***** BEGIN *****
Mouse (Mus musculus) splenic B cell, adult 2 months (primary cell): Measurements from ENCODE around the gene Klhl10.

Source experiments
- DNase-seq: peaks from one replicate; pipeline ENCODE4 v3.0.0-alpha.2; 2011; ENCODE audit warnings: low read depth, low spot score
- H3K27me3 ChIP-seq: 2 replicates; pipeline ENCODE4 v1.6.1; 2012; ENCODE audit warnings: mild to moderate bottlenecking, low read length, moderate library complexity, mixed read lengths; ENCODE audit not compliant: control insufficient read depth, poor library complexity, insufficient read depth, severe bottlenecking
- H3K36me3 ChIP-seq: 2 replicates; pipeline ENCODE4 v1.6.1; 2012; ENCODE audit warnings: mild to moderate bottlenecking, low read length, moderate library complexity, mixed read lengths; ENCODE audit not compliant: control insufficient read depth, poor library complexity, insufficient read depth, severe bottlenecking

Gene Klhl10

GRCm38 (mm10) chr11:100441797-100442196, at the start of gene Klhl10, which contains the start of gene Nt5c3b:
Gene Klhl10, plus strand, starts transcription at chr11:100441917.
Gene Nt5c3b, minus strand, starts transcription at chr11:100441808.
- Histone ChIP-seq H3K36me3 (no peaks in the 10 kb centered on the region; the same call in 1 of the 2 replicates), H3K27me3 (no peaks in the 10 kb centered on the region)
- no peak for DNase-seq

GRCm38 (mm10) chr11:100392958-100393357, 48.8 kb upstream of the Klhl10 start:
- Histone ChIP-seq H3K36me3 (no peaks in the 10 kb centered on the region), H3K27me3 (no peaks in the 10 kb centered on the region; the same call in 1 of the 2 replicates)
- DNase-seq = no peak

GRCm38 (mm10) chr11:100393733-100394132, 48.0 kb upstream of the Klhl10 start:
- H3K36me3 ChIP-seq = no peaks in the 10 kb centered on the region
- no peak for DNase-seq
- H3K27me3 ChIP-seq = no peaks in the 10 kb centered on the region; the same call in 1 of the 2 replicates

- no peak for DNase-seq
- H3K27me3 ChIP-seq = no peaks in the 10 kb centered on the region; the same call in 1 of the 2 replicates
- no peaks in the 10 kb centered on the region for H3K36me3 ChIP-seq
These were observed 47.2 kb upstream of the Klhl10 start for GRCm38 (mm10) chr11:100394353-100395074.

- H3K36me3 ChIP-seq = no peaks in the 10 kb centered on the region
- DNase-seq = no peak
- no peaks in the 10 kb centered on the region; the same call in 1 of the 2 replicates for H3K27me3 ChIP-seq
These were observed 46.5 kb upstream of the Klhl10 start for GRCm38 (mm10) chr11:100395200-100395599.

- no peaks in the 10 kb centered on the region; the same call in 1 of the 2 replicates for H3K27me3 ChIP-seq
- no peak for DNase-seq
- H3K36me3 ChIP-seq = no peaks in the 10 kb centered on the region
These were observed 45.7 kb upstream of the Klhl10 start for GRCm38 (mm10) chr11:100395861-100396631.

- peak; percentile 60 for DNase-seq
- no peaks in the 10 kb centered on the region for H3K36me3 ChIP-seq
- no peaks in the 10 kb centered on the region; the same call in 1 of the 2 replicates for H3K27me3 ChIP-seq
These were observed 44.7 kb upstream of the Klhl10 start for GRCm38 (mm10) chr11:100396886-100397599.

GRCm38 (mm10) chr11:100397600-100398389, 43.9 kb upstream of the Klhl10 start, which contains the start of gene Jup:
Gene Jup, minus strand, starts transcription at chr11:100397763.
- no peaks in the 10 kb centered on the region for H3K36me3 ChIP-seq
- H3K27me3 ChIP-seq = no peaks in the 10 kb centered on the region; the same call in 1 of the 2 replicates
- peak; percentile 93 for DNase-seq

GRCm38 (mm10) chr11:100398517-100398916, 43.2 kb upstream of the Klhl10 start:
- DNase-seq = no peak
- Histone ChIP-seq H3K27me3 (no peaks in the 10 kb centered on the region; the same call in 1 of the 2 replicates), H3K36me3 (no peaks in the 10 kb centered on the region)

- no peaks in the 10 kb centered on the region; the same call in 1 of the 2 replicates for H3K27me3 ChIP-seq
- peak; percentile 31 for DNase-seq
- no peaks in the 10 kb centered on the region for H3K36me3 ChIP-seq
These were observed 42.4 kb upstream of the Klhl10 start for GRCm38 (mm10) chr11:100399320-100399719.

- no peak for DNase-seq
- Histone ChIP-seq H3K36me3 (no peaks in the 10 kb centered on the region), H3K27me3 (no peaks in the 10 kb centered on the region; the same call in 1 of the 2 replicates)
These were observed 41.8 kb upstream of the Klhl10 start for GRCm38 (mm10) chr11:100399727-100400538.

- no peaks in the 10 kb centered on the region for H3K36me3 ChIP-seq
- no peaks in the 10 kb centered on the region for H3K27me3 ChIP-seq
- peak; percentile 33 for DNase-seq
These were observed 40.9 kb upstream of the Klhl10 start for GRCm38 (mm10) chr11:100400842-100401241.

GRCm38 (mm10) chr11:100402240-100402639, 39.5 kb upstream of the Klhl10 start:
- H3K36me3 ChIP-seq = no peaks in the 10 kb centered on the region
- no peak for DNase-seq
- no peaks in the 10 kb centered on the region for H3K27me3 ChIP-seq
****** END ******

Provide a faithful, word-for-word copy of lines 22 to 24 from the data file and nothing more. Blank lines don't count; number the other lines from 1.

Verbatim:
These were observed 47.2 kb upstream of the Klhl10 start for GRCm38 (mm10) chr11:100394353-100395074.

- H3K36me3 ChIP-seq = no peaks in the 10 kb centered on the region
- DNase-seq = no peak